There are many reasons I should not trust someone:

  • Lying – This is the biggie. Why do we put up with people who lie? Is it because they’re so charming we tend to overlook their lies? Is it because they’re chameleons who tell us what we want to hear? No matter, it’s always a bad thing. If I catch someone in a lie, whether it’s to me, or to someone else, it’s a huge sign that this person isn’t going to be a good friend. Other things to watch out for; different definitions of lying. For example, if they think that withholding information when asked a direct question isn’t lying… well, it is, and it’s just as bad. I can’t be close to someone who has shifting ideas about what honesty is.

  • Never meeting their friends – Another huge one. When establishing a new friendship, or a dating a new person, it’s normal for the two people to wait a bit before introducing the other person to their friends (and family, if they’re close to their family). But eventually, I’m going to want to meet the people they call friends. I’m going to want to see how they interact with their friends, what kind of people they are friends with. It’s important to see people in their normal context, the surroundings they choose for themselves. If the other person withholds that, that’s a clue that something’s not right. Believe it or not, I’ve known someone for over a year and a half and never met their friends! Um… that’s not friendship.

  • Lack empathy – This one is more subtle, but it can be picked up on. Here’s the first example that comes to mind: If someone never tries to figure out if their behavior is causing me to react. If they just do whatever it is they want to do, in spite of your reaction, and they continue to do it even after you’ve become angry (yes, it’s typically something that causes a negative reaction, rather than a positive reaction), and then they continue to do it some more… until you finally call them out on it, and they put it back on you, claiming that you never sat down and spelled out in black and white what, exactly, they weren’t supposed to be doing, and you point out that you did try to explain it to them, and they sit in stunned silence and try to change the subject or then try to say that now, now that they see what it is, they’ll do as you ask… Until you point out that the two of you have been through this, already, with a very similar situation, and you don’t trust what they have to say this time. Just a, um, random example. I’m just sayin’.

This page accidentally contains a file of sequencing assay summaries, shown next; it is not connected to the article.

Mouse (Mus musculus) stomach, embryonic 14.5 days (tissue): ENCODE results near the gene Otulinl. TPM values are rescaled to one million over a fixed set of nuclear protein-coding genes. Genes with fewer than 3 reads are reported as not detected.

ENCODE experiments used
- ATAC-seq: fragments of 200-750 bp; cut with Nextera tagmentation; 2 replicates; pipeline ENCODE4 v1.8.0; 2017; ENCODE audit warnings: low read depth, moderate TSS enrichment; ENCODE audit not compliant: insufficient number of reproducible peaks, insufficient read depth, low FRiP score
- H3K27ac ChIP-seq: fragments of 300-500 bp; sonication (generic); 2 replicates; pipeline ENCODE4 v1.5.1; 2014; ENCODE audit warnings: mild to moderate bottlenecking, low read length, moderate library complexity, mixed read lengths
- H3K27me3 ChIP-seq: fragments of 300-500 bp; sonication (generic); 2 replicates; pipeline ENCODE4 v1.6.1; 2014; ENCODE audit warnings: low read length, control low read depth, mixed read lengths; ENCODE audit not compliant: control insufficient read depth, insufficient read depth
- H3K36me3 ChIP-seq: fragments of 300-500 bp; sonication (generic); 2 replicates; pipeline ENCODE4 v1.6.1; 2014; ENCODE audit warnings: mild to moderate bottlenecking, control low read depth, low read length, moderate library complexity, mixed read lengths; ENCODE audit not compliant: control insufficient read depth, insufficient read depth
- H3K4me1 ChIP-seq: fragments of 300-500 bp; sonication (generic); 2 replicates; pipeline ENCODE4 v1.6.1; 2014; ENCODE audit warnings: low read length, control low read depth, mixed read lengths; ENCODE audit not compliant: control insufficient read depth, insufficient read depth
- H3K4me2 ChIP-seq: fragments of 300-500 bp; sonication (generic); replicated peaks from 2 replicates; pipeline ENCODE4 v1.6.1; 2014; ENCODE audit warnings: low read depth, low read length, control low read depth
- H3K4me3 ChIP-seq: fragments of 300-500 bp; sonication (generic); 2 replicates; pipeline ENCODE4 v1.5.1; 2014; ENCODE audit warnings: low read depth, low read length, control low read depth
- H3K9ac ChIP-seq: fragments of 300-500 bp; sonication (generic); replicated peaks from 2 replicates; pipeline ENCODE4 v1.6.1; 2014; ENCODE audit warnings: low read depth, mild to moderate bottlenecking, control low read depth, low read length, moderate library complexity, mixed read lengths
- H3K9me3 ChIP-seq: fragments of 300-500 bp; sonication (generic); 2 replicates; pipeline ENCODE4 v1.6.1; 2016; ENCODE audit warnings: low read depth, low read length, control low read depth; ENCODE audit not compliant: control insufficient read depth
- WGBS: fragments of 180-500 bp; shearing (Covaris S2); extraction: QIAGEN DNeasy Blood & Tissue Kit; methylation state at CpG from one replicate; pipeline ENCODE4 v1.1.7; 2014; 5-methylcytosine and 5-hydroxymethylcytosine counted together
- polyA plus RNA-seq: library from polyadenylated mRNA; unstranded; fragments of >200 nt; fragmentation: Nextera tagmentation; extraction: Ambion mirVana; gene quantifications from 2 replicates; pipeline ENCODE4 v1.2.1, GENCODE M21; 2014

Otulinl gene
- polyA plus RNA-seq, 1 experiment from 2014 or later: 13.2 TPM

• Won’t respect boundaries – Boundaries are important in any relationship. I think most people will agree with this. And setting boundaries are important. Being able to set boundaries is a function of communication. This is connected with the empathy point above, but it’s also a separate issue. How much communication is required in order to tell someone “this is not OK behavior with me”? If I find myself pointing out things that bug me over and over again, that’s a clue that this person and I do not communicate well, or that this person does not respect me enough to not test my boundaries. Or both.

  • My behavior changes around them – If I find myself doing things I normally never do around my other friends, I should watch out. Sometimes other people, right or wrong, bring out the worst in me. They exaggerate my negative qualities, or do things that anger me and make it more difficult for me to restrain my anger. I want to be clear here; I am responsible for my own emotions. However, perhaps because of another person’s lack of empathy or lack of respect for my boundaries, they can encourage behavior in me that is less than my best. I’m not blaming them for my behavior; I’m just saying that if I notice myself acting differently around someone else, I should be cautious and limit my exposure to that person until I figure out why I’m changing around them.